Protecting Your Trade Secrets
Are you protecting your trade secrets effectively? Many larger corporations are very conscious of the existence and value of their trade secrets and have very comprehensive regimes, processes, and systems in place to protect them and to maintain confidentiality. Probably the most well-known examples would be the multinational soft drinks companies who are renowned for their very elaborate and effective protections of the ingredient formulas for their products.
But trade secrets may encompass intellectual property and information that goes far beyond ingredient formulas. Many businesses, especially smaller and medium sized companies, are not even conscious of the fact that they possess intellectual property that is not easily ascertainable by others, that confers economic value, and that were they to take reasonable measures to maintain its secrecy would enjoy strong protection under the law as a trade secret.
Due to this lack of awareness, many companies are losing competitive advantage and leaking valuable intellectual property into the public domain through former employees, vendors, service providers, and others, and what is more, often they are not even aware that it is happening.
Product formulas are just one type of intellectual property that can be protected under trade secrets law, but what many do not appreciate fully is that protection can also be extended to other intellectual property such as, practices, procedures, designs, instruments, and patterns.
Given that value in our economy is shifting dramatically from product to service, and that the essence of service is the intellectual property content, this is something that is becoming more and more urgent for all types of business across manufacturing, distribution, and logistics services alike.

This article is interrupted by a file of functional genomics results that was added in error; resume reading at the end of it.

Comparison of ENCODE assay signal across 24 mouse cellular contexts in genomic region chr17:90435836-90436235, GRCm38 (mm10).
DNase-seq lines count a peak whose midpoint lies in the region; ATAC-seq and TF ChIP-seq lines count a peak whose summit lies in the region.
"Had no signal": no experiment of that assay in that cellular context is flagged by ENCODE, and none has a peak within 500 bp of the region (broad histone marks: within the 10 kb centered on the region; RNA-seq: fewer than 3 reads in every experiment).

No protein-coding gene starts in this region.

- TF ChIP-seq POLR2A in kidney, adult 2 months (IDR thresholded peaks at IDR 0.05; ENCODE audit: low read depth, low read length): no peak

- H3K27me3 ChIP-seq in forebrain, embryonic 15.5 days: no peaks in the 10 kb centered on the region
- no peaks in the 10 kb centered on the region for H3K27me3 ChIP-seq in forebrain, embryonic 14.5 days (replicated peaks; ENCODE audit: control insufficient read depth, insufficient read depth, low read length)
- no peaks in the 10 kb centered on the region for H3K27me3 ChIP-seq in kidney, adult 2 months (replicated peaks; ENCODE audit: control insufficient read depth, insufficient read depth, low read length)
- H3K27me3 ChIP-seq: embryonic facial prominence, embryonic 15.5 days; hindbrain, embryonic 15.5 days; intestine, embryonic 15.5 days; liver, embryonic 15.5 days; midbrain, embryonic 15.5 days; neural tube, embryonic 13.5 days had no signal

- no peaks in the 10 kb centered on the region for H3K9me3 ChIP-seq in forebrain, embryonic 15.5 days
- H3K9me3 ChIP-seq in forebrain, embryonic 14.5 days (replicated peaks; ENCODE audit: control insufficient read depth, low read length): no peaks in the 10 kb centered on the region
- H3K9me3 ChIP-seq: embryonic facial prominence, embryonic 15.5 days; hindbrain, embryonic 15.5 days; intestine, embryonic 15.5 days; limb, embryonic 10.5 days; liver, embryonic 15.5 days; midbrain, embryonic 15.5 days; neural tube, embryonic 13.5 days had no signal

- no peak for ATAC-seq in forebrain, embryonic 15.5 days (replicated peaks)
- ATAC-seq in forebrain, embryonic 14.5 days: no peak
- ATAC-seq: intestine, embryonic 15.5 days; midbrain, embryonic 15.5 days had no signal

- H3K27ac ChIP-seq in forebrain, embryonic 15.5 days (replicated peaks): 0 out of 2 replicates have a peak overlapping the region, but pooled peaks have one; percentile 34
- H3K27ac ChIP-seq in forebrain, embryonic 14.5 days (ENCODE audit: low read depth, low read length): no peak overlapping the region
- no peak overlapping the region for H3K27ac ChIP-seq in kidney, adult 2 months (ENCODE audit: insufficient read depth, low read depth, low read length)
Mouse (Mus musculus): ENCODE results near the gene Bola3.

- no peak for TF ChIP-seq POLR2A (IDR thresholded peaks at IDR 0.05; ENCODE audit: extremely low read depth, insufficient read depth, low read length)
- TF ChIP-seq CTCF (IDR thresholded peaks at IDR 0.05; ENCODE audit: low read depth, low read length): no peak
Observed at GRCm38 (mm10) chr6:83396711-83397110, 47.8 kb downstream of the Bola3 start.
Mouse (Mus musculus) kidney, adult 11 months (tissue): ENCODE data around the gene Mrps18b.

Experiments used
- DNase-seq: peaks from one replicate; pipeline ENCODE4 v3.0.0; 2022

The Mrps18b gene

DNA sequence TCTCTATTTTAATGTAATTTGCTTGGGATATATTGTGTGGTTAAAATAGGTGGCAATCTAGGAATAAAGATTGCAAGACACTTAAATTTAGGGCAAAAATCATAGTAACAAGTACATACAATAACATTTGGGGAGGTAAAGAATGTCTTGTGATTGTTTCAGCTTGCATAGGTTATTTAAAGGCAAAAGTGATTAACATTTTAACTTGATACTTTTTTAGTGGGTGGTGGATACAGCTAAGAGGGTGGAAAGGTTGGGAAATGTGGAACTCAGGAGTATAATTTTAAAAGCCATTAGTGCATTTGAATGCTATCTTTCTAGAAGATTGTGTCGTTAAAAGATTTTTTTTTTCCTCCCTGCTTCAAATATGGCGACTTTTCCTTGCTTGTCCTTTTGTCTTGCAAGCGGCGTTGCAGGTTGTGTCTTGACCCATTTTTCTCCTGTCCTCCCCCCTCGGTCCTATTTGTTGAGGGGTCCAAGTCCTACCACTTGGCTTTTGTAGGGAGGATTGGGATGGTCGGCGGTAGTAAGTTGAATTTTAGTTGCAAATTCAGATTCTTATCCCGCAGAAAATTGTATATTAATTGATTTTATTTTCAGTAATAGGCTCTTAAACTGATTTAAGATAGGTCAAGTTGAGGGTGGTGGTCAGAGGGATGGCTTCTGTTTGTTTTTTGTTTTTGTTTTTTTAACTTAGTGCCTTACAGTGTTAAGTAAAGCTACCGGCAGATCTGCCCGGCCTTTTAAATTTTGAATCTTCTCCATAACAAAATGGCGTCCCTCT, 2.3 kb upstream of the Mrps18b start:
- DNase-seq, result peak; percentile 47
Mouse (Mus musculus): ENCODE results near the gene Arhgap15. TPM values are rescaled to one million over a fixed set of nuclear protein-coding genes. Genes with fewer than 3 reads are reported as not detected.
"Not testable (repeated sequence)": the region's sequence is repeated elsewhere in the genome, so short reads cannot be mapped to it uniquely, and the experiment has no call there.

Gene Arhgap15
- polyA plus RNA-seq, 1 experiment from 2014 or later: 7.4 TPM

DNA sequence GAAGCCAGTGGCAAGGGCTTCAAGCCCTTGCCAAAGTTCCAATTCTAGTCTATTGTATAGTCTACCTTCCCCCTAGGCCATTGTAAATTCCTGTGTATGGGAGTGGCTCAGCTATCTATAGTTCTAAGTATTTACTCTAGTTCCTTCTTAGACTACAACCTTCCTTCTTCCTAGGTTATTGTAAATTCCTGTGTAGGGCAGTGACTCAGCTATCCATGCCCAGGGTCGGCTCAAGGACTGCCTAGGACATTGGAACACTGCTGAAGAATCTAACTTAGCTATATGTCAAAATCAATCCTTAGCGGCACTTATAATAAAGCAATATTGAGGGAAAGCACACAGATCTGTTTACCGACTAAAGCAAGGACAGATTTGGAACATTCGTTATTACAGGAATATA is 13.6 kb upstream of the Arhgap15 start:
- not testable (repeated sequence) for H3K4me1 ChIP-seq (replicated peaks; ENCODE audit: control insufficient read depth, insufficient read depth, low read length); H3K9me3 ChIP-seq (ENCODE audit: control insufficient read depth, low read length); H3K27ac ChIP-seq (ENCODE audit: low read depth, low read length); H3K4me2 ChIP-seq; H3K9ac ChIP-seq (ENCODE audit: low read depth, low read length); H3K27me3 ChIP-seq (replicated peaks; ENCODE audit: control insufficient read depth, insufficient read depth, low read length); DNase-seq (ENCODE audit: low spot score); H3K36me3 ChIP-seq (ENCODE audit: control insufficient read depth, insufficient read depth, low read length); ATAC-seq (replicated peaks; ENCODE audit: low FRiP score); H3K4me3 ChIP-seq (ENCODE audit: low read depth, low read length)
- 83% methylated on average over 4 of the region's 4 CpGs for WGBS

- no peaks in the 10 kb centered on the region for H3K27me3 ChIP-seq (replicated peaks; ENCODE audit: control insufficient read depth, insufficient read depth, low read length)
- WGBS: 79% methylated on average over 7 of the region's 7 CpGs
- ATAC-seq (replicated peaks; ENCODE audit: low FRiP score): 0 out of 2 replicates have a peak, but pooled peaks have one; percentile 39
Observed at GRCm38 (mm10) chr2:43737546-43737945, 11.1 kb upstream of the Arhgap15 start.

Additionally. with climate change considerations driving an accelerating move to products that are more durable and long lasting to reduce resource consumption, businesses are having to deliver IP-rich service packages as an integral part of their product offerings if they wish to grow and continue to be profitable.
In your business, for example,
- Do you have a unique way of testing or simulating product performance that allows you to get new products to market more quickly than competitors?
- Do you have a service delivery design that provides an enhanced customer experience compared to your competitors’ offerings?
- Do you have a product returns and refurbishment process that extends product life in a way that competitors cannot match and that customers value highly?
All these designs, processes and procedures may constitute trade secrets that can be legally protected. This is because they are not public knowledge and they provide economic advantage to you as the owner, provided you put in place the proper framework and regime to do so, including what are termed reasonable measures to maintain the secrecy.
In the next episode of my Interlinks podcast, I will be interviewing an expert in this field, Art Schick, of Alpha Sierra Global LLC. Art is a former Vice President of Purchasing with PepsiCo and in this interview Art and I will be discussing the following topics:
- The key features of, and distinctions between, trademarks, copyrights, patents, and trade secrets.
- Why companies often overlook their trade secrets and what the undesirable consequences of this can be.
- How companies can go about identifying, codifying, and protecting their trade secrets.
- What some of the best practices are that the top companies adopt to protect their trade secrets.
You can listen to the Interlinks podcast here Patrick Daly Interlinks Podcast (albalogistics.com) or subscribe on Apple Podcasts, Spotify, and other main podcast platforms. The interview with Art will be available from 25th April 2022. Meantime there are over 80 recorded episodes on diverse supply chain topics with practitioners all around the world.
If you would like to discuss how Art and I may be able to help your business determine how to identify and protect your trade secrets, you can contact me directly on +353 86 811 6030 or email@example.com, wherever you are in the world, to start the conversation.